1. PLEADING AND PRACTICE; COMPUTATION OF TIME. — Rule 23 of the Rules of Court adopts the exclude-the-first and include-the-last day method for computing any period of time.
2. ID.; MOTION TO DISMISS; WHEN NOT PRO FORMA; EFFECT ON PERIOD FOR FILING ANSWER. — A motion to dismiss is not pro forma where it expresses, not only the legal grounds for the motion, but, also, the particular and concrete facts upon which said grounds rely, and its presentation suspended the running of the period for the filing of defendant’s answer.
3. ID.; SPLITTING A CAUSE OF ACTION. — Where the alleged violations spring from one and the same breach of the contract of employment, then there is only one cause of action. Hence only one suit should have been filed.
Appeal, by plaintiff Luis Enguerra, from an order of dismissal of the Court of First Instance of Sorsogon.
Plaintiff Enguerra was chief baker for the De Lux Bakery and Grocery, in Sorsogon, Sorsogon, from June 18, 1959 to October 8, 1961. On December 14, 1961, he filed with the municipal court of Sorsogon, Sorsogon, a complaint, against defendant Antonio Dolosa, as owner of said establishment, to recover the sum of P4,056.00, for unpaid overtime services allegedly rendered during said period. The court having later dismissed said complaint, Enguerra appealed to the Court of First Instance of Sorsogon, where the case was docketed as Civil Case No. 1800.
Soon thereafter, or on January 24, 1963, Enguerra filed, with the same Court of First Instance, another complaint against Dolosa, which was docketed as Civil Case No. 1804, to recover the following:jgc:chanrobles.com.ph
"1. Termination Pay P 392.74
2. Underpayment of wages 64.20
3. Compensatory Damages, unearned
income from unjustified dismissal 6,363.22
4. Compensatory Damages, unpaid overtime 4,347.89
5. Moral Damages 5,000.00
Exemplary Damages 2,500.00
Attorney’s fees 3,500.00"
On Motion of Dolosa, he was granted, on February 6, 1963, an extension of 30 days, "counted from to-day," to submit his answer. On March 8, 1963, he filed, instead, a motion to dismiss, upon the ground that said pending case No. 1800 is an action between the same parties, for the same cause of action, and that the complaint in case No. 1804 violates "the rule against splitting a cause of action." Subsequently, or on March 12, 1963, Enguerra sought to have Dolosa declared in default, upon the ground that his motion to dismiss had been filed one (1) day late, and that it was merely pro forma, because of which it did not suspend the running of the period to file his answer. The Court of First Instance granted the motion to dismiss and denied the motion to declare Dolosa in default. A reconsideration of the orders to this effect having been denied, Enguerra interposed the present appeal, directly to the Supreme Court, alleging that the lower court had erred (a) in not declaring Dolosa in default, and (b) in dismissing the complaint herein.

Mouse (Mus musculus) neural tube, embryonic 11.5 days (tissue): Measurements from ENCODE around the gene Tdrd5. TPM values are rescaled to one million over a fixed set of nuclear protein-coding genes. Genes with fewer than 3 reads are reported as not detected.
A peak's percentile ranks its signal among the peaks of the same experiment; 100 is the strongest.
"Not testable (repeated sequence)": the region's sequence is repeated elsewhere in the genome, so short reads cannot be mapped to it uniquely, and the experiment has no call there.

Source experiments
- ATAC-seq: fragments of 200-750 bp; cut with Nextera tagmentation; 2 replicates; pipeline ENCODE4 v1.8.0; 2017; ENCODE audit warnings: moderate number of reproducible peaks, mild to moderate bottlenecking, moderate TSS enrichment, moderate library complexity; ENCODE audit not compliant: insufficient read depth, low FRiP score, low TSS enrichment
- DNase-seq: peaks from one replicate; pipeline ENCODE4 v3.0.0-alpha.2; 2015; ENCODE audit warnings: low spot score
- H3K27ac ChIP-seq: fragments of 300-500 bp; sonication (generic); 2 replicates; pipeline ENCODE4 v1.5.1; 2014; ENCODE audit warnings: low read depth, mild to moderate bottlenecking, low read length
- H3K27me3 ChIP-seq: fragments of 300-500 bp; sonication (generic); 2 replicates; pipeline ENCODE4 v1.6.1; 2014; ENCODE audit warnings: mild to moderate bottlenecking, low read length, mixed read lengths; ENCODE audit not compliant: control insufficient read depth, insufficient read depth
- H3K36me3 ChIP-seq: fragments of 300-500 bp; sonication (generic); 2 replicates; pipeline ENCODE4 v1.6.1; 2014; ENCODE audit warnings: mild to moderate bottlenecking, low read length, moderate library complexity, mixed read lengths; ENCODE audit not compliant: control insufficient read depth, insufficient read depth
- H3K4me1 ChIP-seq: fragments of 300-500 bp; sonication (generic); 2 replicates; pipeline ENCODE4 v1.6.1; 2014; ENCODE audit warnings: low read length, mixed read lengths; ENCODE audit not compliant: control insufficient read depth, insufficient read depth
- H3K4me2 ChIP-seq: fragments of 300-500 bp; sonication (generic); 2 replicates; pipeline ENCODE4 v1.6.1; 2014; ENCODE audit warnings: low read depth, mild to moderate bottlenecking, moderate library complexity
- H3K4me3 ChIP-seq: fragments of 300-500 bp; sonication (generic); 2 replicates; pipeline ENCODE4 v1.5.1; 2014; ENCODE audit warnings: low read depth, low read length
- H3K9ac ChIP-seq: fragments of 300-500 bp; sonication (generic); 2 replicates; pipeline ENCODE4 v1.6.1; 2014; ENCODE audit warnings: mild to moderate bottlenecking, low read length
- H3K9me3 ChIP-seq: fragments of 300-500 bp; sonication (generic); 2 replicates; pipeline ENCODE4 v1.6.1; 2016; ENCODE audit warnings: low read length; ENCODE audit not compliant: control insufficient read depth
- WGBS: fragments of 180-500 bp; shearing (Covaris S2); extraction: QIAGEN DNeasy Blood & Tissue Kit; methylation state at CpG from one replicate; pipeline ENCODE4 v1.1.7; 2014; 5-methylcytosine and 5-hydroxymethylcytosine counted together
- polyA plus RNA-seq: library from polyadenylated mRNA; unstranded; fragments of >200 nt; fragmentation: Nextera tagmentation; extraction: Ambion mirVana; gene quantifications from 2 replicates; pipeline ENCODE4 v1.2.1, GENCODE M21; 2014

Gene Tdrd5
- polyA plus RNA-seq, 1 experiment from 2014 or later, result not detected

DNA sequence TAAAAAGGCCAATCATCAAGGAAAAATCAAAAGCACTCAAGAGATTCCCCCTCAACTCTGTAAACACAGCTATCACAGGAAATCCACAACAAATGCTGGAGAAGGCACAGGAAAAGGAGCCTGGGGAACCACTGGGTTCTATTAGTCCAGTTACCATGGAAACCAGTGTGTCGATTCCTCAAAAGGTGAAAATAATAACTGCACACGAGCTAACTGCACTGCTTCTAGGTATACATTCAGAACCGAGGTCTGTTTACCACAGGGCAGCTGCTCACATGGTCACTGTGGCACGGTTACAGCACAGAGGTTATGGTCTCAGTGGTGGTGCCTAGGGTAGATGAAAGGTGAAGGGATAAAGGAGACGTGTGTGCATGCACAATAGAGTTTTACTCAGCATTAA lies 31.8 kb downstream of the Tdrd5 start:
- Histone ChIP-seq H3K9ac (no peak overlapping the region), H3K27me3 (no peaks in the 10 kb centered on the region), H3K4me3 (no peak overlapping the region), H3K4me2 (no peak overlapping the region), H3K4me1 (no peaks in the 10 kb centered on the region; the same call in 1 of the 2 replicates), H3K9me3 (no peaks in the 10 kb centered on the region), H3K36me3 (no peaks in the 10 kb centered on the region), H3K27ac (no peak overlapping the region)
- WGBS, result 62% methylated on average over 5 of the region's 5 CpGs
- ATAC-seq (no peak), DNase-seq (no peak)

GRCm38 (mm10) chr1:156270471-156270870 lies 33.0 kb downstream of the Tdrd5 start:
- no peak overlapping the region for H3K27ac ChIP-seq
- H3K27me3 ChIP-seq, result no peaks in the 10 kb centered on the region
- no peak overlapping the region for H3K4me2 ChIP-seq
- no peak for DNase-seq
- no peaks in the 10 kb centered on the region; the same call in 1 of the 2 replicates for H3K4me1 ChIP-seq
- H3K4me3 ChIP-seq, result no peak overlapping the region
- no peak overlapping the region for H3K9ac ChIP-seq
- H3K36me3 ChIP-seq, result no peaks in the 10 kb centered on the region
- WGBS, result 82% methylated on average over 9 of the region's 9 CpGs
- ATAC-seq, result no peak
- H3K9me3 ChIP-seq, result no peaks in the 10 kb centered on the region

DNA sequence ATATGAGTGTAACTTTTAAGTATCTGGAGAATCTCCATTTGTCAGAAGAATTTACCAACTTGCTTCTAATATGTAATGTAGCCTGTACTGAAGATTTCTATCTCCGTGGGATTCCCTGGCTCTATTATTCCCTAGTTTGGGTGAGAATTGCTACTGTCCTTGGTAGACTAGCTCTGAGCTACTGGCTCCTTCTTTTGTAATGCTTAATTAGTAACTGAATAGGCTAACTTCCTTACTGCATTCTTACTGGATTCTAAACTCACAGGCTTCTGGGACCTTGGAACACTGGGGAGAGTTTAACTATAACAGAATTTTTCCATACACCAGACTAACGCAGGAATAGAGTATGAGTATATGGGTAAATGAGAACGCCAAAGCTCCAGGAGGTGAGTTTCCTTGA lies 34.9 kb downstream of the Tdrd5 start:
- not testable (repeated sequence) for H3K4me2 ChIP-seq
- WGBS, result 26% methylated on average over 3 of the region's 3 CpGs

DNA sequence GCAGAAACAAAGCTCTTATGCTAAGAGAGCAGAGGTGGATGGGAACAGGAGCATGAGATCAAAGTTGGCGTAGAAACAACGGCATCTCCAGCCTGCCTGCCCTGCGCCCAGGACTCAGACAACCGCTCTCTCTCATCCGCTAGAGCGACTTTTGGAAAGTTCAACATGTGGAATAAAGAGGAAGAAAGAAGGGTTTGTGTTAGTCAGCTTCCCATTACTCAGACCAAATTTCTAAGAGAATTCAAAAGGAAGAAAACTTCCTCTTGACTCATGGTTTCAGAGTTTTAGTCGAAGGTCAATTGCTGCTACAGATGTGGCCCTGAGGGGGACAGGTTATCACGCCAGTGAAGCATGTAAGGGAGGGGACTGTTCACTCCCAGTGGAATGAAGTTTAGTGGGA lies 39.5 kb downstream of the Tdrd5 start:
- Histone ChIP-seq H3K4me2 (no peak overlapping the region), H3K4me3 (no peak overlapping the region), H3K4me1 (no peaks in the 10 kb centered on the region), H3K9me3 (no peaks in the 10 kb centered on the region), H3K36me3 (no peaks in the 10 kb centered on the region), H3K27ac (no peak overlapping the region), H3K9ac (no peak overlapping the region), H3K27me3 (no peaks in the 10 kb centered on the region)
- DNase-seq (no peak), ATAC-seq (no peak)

As regards the first alleged error, Enguerra maintains that the extension of 30 days granted in the order of February 6, 1963, expired on March 7, 1963, because the order stated that said period should be "counted from today," which, Enguerra maintains, should be understood to mean from February 6 to March 7, 1963. An identical theory was rejected in Ulpiando v. Court of Agrarian Relations, 1 in the following language:jgc:chanrobles.com.ph
"The petitioners raise procedural questions. On 2 August 1957 the respondents received a copy of the decision dated 22 July 1957 (See Annexes E & F). On 15 August they filed a ’petition for extension of time to file motion for reconsideration,’ dated 13 August, because of lack of material time to read the voluminous transcript of stenographic notes and for that reason they could not readily formulate their arguments in support of the motion for reconsideration (Annex F). On the same day, 15 August, the Court entered an order granting the respondents ’fifteen (15) days counted from today within which to file their motion for reconsideration of the decision rendered on July 29, 1957 (should be 22) in the instant case.’ (Emphasis supplied
). On August 30, the respondents mailed their motion for reconsideration in the post office of Cuyapo, Nueva Ecija. The petitioners claim that counting from 15 August, the day the 15-day period commenced to run, to 30 August, when the respondents mailed their motion for reconsideration, 16 days already had elapsed, and contend that the Court had already lost jurisdiction of the case and could no longer reconsider its decision dated 22 July.
x x x
"Rule 28 of the Rules of Court provides:jgc:chanrobles.com.ph
"In computing any period of time prescribed or allowed by these rules, by order of court, or by any applicable statute, the day of the act, event, or default after which the designated period of time begins to run is not to be included. The last day of the period so computed is to be included, unless it is a Sunday or a legal holiday, in which event the time shall run until the end of the next day which is neither a Sunday nor a holiday.